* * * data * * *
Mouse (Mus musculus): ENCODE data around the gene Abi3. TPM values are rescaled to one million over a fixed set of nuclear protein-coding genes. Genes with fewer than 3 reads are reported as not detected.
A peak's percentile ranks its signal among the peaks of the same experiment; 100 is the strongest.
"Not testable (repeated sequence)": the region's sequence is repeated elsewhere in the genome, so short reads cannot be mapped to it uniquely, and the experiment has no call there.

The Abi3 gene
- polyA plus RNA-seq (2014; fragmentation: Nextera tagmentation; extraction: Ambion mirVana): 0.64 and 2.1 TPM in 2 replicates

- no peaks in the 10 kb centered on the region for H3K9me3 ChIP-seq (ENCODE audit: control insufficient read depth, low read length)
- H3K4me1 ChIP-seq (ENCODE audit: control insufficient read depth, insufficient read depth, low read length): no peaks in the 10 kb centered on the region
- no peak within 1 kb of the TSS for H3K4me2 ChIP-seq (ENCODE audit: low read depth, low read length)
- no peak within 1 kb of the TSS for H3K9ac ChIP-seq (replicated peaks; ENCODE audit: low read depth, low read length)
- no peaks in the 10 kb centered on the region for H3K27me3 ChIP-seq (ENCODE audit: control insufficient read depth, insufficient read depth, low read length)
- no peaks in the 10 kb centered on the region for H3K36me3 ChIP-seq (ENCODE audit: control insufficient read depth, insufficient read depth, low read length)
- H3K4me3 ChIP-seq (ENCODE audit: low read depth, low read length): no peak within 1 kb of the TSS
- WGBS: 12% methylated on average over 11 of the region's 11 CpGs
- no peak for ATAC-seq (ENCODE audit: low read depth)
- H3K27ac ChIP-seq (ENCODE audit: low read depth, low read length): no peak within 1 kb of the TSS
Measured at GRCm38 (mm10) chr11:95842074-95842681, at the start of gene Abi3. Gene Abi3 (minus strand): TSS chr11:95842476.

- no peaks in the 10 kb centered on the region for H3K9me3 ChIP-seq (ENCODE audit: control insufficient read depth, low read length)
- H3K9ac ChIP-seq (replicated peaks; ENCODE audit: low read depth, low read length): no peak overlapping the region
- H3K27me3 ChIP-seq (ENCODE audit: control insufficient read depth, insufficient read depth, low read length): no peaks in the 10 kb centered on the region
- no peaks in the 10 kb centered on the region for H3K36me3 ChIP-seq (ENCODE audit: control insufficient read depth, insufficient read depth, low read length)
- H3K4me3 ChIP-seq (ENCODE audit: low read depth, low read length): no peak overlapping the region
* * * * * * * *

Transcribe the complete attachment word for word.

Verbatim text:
Mouse (Mus musculus): ENCODE data around the gene Abi3. TPM values are rescaled to one million over a fixed set of nuclear protein-coding genes. Genes with fewer than 3 reads are reported as not detected.
A peak's percentile ranks its signal among the peaks of the same experiment; 100 is the strongest.
"Not testable (repeated sequence)": the region's sequence is repeated elsewhere in the genome, so short reads cannot be mapped to it uniquely, and the experiment has no call there.

The Abi3 gene
- polyA plus RNA-seq (2014; fragmentation: Nextera tagmentation; extraction: Ambion mirVana): 0.64 and 2.1 TPM in 2 replicates

- no peaks in the 10 kb centered on the region for H3K9me3 ChIP-seq (ENCODE audit: control insufficient read depth, low read length)
- H3K4me1 ChIP-seq (ENCODE audit: control insufficient read depth, insufficient read depth, low read length): no peaks in the 10 kb centered on the region
- no peak within 1 kb of the TSS for H3K4me2 ChIP-seq (ENCODE audit: low read depth, low read length)
- no peak within 1 kb of the TSS for H3K9ac ChIP-seq (replicated peaks; ENCODE audit: low read depth, low read length)
- no peaks in the 10 kb centered on the region for H3K27me3 ChIP-seq (ENCODE audit: control insufficient read depth, insufficient read depth, low read length)
- no peaks in the 10 kb centered on the region for H3K36me3 ChIP-seq (ENCODE audit: control insufficient read depth, insufficient read depth, low read length)
- H3K4me3 ChIP-seq (ENCODE audit: low read depth, low read length): no peak within 1 kb of the TSS
- WGBS: 12% methylated on average over 11 of the region's 11 CpGs
- no peak for ATAC-seq (ENCODE audit: low read depth)
- H3K27ac ChIP-seq (ENCODE audit: low read depth, low read length): no peak within 1 kb of the TSS
Measured at GRCm38 (mm10) chr11:95842074-95842681, at the start of gene Abi3. Gene Abi3 (minus strand): TSS chr11:95842476.

- no peaks in the 10 kb centered on the region for H3K9me3 ChIP-seq (ENCODE audit: control insufficient read depth, low read length)
- H3K9ac ChIP-seq (replicated peaks; ENCODE audit: low read depth, low read length): no peak overlapping the region
- H3K27me3 ChIP-seq (ENCODE audit: control insufficient read depth, insufficient read depth, low read length): no peaks in the 10 kb centered on the region
- no peaks in the 10 kb centered on the region for H3K36me3 ChIP-seq (ENCODE audit: control insufficient read depth, insufficient read depth, low read length)
- H3K4me3 ChIP-seq (ENCODE audit: low read depth, low read length): no peak overlapping the region